If there is only one region in Argentina that fine-wine lovers need on their radar, it is Gualtallary. Pioneered by Chandon in 1992 in the search for cooler climates to produce sparkling wine, the early plantings here—which soon included those by Catena Zapata, Doña Paula, and Sophenia—were timid at first.
When those first vines began not only to ripen but to give excellent-quality fruit, however, the region exploded, and today more than 5,600 acres (2,300ha) are planted. Gualtallary is deservedly the region on every sommelier’s lips, renowned not only for top-drawer Malbec but also stellar Cabernet Franc and some of the most elegant Chardonnay in the New World.
It is perhaps ironic, and sadly so, that the region that has caused the greatest stir in terms of quality in Argentina has been the one for which it has been hardest to establish a GI. A combination of trademark issues with the name and the sheer number of producers now based in Gualtallary has made it almost impossible to get a GI through the INV. That extra time, however, has led to producers beginning to define five different subzones in Gualtallary.
The subzone plans are well founded, because Gualtallary ranges from Winkler III to Winkler I, with sometimes up to a month of difference in ripening times. The soil is also very diverse, with river gravels and sandy soils in the southern subzones, and a mix of caliche and sand in central Gualtallary.
It is upper Gualtallary, known as Alto Gualtallary, though, that is really considered home to the “grand crus”—more specifically the emerging subzones of Gualtallary Monasterio and Gualtallary Albo. The appeal is both above ground—with the cooler temperatures at high altitude—and below ground. Pockets of white calcium-covered stones are typical, and some vineyard soils here have up to 40 percent limestone.
“When you reach Monasterio, you get these completely white stones—this is the last finger of the Sierras de Jaboncillo, which have a major concentration of chalk,” explains Edy del Popolo, who makes wines under his PerSe label in Monasterio. “I planted bush vines in Gualtallary because the soil was so shallow that you were basically planting in the bedrock, and yields are incredibly low. The relationship between the vines and the chalky soil is very intimate, so these are wines with great personality.”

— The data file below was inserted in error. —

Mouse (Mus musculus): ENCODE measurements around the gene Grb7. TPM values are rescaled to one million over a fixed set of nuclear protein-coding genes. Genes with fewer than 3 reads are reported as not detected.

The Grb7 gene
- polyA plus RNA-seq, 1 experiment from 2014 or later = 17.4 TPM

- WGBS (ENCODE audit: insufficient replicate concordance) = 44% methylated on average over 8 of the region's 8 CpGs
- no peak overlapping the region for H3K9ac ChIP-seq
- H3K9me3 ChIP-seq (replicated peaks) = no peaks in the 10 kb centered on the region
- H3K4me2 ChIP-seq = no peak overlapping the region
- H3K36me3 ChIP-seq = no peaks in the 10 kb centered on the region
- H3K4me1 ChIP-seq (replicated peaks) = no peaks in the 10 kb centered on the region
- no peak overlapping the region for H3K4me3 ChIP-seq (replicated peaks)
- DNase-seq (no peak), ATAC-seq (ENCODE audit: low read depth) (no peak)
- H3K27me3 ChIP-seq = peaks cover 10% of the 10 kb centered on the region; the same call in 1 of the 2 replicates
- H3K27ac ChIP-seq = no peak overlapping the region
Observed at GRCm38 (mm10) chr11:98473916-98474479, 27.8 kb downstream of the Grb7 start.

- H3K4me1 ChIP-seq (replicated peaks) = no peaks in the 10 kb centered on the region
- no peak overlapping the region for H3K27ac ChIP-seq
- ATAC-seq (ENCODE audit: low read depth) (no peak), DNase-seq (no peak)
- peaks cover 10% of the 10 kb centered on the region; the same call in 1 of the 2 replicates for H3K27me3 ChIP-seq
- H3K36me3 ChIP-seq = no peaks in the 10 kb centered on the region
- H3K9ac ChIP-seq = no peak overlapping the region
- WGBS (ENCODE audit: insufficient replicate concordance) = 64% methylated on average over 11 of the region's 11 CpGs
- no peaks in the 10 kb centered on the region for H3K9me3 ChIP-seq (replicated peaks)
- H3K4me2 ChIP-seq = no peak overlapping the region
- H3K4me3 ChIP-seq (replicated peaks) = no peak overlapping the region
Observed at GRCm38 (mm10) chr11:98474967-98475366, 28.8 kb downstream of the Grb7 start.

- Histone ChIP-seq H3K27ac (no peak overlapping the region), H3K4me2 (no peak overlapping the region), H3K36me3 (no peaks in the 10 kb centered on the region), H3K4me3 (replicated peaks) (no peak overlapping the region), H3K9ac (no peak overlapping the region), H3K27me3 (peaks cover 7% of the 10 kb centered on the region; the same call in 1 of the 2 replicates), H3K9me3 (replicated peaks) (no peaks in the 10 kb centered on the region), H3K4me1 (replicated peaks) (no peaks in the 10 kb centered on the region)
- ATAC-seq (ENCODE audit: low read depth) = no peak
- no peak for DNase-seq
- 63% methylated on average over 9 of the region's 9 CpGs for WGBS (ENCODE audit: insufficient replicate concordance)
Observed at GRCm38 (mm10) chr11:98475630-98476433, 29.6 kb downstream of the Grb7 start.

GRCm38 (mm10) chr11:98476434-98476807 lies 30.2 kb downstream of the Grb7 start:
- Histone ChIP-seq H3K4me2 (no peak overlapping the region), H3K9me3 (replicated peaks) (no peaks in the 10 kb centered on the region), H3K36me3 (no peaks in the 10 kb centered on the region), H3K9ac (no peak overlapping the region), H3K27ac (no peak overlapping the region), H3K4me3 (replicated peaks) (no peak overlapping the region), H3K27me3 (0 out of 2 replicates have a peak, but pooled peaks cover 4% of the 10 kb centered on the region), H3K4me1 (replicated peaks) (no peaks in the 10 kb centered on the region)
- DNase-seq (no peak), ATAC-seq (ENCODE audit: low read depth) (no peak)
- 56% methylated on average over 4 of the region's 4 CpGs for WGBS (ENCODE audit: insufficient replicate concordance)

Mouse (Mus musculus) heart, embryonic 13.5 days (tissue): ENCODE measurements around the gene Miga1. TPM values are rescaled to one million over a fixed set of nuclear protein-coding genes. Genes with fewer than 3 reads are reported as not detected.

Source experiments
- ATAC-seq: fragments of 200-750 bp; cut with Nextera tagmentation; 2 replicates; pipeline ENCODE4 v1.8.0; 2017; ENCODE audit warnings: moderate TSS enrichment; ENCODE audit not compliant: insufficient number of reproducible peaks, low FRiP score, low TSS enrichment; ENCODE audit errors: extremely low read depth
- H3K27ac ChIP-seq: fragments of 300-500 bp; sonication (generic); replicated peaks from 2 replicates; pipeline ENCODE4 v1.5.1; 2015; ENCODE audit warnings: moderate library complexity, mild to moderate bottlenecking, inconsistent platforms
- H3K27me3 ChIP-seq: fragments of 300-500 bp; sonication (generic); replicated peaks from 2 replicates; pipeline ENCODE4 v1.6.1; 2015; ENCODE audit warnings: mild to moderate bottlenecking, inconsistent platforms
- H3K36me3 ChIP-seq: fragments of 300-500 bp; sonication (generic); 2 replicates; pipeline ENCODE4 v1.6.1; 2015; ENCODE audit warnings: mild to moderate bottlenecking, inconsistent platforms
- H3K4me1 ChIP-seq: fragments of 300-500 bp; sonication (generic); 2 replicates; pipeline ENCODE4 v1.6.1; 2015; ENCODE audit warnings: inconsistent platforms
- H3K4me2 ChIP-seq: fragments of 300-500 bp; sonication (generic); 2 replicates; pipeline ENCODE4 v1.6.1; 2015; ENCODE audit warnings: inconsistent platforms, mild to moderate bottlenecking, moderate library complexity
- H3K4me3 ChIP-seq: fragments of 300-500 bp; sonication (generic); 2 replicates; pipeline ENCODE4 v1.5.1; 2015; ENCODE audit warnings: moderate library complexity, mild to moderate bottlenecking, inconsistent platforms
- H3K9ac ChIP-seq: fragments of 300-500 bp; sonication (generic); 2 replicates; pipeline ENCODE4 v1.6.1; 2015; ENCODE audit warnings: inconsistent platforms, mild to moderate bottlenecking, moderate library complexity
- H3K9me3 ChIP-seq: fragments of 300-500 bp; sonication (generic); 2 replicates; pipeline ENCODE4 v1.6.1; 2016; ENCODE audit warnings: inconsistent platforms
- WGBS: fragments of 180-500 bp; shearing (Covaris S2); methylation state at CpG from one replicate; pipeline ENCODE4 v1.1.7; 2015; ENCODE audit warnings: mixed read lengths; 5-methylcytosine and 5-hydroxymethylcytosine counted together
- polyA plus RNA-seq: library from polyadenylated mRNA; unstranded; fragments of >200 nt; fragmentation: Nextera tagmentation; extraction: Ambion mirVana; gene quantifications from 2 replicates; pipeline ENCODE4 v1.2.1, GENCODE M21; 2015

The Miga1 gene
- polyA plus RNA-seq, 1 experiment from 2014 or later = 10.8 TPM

The wines of Alto Gualtallary have grip and tension, always with great acidity. A blind tasting of the best Malbec wines from here would be far more akin to a top Burgundy from a powerful cru, rather than any Bordeaux. The approach in the cellar with these top wines from Gualtallary also reflects a far more delicate touch, as exemplified by PerSe, Catena Zapata, Michelini i Mufatto, Altos las Hormigas, and El Enemigo.
Although the wines are already extremely exciting, I think that we are only just beginning to see the heights of which Alto Gualtallary is capable. There’s a small but fascinating new movement toward planting on the slopes rather than the plains, which I think will proffer the most compelling results. Recent vintages of PerSe are already a great testimony, and they should soon be joined by the wines from vineyards planted on terraces and slopes owned by Raquis, Zuccardi, and Matias Riccitelli, among others.
Gualtallary has already set the bar for top crus of South America, but what is most exciting of all is that Gualtallary still has so much more to give.